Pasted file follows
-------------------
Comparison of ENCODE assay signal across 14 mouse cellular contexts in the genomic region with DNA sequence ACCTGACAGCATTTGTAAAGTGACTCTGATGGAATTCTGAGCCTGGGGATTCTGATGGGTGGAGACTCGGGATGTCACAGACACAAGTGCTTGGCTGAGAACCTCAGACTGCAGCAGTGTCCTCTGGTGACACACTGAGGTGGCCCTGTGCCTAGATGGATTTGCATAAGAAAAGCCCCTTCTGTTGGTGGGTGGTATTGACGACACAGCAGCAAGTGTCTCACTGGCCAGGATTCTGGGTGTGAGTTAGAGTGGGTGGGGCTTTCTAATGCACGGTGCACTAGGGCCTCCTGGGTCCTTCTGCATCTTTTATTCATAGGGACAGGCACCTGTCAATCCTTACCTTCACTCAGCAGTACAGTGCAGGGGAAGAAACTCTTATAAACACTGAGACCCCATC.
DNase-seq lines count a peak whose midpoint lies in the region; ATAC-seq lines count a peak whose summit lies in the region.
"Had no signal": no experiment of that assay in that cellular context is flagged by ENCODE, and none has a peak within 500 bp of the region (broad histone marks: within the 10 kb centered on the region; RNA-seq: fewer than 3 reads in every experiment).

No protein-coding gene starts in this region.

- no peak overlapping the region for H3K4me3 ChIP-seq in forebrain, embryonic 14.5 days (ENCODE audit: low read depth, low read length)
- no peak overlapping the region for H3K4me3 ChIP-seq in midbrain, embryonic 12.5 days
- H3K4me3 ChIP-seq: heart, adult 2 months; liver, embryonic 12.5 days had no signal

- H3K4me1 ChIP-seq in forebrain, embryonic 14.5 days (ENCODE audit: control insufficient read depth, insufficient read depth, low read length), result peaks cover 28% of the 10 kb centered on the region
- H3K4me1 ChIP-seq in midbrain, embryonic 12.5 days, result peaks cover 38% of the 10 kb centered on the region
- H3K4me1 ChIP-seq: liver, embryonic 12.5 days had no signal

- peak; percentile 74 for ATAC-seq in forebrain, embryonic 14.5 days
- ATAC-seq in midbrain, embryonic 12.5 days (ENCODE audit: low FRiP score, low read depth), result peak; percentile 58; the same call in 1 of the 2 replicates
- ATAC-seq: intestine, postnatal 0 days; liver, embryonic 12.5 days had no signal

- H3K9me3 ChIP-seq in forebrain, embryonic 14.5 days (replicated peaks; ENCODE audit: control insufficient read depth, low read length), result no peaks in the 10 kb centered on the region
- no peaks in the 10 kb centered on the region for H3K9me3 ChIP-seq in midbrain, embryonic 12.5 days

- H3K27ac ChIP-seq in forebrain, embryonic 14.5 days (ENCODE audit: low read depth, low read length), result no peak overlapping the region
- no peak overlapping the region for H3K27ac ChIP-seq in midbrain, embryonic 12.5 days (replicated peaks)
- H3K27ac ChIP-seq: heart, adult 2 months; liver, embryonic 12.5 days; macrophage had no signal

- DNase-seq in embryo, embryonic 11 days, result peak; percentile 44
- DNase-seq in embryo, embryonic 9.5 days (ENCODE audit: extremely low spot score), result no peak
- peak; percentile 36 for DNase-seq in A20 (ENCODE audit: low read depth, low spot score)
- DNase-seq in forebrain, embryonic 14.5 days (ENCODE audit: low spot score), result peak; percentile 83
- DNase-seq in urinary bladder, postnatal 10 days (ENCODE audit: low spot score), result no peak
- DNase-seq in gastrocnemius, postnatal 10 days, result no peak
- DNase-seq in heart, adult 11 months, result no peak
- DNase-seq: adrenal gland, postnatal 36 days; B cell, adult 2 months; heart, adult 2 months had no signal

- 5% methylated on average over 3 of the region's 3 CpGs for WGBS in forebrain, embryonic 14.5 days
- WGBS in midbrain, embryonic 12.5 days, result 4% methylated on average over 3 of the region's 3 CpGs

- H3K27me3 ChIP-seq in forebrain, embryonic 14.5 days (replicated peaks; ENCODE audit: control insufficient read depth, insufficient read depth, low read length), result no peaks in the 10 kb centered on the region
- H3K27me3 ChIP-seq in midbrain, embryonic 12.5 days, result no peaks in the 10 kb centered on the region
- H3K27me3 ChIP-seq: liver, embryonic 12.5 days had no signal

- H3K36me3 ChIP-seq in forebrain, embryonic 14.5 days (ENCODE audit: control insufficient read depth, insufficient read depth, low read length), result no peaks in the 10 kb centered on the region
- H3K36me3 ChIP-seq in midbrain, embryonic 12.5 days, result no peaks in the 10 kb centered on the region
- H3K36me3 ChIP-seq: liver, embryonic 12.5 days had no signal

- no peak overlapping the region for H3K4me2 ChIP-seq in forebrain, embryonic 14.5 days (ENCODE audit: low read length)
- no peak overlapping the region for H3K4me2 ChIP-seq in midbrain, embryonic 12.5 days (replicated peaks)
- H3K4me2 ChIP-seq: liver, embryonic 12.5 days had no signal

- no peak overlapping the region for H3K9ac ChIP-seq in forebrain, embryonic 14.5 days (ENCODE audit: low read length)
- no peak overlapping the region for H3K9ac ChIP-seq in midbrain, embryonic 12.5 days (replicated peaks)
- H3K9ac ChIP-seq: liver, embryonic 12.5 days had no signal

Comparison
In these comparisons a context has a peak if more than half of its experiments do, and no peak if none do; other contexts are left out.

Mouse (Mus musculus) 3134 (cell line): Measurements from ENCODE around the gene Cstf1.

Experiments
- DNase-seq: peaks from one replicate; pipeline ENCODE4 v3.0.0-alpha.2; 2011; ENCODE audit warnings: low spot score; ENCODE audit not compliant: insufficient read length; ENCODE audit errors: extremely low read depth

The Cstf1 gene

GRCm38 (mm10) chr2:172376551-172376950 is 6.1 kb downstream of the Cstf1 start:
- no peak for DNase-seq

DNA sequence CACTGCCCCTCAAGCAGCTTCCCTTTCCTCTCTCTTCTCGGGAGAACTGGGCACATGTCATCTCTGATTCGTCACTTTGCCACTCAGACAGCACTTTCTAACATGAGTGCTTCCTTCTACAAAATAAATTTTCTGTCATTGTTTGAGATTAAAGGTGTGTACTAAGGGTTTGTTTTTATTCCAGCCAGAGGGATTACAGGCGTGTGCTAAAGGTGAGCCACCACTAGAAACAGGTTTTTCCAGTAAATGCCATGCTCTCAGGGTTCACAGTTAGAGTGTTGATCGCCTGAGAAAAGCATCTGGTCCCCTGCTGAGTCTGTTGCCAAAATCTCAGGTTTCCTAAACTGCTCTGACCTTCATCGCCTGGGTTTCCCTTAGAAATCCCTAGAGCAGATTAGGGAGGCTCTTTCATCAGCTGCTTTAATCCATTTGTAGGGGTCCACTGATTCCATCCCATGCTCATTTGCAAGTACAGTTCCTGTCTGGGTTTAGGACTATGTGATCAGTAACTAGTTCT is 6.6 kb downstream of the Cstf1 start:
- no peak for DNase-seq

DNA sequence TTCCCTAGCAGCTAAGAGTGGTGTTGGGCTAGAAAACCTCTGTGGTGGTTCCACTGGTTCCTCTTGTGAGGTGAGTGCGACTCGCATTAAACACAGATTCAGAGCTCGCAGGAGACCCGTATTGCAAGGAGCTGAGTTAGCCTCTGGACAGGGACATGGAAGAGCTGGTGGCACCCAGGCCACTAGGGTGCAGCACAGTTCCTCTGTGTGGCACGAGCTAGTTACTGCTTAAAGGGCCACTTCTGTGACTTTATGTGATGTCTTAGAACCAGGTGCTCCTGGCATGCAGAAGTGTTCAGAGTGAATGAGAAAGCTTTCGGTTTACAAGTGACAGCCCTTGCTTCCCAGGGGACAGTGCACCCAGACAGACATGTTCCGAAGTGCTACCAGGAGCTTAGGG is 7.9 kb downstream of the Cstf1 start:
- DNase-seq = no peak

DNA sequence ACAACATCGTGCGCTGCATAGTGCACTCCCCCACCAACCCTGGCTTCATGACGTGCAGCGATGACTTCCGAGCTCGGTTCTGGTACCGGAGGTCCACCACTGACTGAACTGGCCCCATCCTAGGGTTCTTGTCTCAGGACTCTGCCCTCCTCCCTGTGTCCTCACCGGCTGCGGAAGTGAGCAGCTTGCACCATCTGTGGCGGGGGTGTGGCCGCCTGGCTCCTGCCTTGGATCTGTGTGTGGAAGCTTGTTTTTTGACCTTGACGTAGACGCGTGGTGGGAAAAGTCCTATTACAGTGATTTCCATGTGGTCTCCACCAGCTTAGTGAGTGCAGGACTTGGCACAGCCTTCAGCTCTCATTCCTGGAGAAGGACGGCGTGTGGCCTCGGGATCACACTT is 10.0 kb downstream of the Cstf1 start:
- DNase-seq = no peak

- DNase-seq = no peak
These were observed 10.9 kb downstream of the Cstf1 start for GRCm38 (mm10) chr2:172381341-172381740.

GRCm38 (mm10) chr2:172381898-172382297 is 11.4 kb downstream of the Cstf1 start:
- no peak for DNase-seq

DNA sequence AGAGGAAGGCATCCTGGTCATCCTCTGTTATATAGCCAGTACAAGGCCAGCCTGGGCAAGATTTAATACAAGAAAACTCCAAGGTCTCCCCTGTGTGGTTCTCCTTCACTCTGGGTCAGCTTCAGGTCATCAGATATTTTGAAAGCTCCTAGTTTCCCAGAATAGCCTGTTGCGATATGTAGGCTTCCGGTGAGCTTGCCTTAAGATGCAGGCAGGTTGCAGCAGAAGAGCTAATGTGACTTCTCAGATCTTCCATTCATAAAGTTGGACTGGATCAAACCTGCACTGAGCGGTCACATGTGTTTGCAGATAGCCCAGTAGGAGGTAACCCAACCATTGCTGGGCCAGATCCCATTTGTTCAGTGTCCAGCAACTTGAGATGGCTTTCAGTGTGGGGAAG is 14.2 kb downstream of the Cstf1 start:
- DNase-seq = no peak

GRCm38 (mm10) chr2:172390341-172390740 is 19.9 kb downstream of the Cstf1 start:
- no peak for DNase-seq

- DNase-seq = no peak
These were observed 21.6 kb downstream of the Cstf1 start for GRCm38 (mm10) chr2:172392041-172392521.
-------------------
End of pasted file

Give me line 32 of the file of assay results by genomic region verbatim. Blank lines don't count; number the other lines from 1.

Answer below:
- H3K36me3 ChIP-seq in forebrain, embryonic 14.5 days (ENCODE audit: control insufficient read depth, insufficient read depth, low read length), result no peaks in the 10 kb centered on the region